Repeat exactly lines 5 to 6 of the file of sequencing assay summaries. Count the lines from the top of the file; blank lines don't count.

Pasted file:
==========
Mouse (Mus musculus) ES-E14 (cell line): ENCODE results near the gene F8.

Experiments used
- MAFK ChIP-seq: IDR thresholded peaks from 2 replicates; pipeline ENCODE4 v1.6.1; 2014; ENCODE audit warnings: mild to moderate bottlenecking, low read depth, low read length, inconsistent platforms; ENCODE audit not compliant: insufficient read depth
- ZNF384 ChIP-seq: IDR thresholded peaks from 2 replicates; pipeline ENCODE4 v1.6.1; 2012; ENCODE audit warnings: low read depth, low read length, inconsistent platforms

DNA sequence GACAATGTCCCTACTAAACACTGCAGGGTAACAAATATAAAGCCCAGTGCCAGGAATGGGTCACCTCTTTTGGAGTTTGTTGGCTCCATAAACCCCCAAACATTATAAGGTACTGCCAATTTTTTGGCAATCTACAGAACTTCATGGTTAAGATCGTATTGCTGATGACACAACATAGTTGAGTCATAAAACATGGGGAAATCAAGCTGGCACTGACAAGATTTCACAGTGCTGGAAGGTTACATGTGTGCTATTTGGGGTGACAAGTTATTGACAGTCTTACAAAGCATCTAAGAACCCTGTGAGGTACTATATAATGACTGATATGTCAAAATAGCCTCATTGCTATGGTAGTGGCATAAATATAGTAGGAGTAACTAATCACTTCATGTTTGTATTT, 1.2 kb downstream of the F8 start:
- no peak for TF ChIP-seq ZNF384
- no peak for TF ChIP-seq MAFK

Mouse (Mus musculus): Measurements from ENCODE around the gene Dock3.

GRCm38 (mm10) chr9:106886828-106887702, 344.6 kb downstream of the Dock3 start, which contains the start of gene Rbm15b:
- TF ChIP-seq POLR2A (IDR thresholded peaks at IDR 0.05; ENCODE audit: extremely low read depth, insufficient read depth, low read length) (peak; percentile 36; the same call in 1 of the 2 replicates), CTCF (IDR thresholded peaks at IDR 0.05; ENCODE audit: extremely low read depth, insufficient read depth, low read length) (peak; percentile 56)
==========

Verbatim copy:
DNA sequence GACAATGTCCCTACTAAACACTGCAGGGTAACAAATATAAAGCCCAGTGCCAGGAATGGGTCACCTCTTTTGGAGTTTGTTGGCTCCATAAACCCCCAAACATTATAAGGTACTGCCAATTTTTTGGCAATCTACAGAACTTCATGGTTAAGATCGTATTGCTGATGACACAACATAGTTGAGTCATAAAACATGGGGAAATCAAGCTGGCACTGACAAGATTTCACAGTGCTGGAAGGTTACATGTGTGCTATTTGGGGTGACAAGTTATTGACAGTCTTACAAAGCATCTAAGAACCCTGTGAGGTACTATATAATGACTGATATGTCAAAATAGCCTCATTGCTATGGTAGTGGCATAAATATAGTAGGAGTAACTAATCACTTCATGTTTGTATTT, 1.2 kb downstream of the F8 start:
- no peak for TF ChIP-seq ZNF384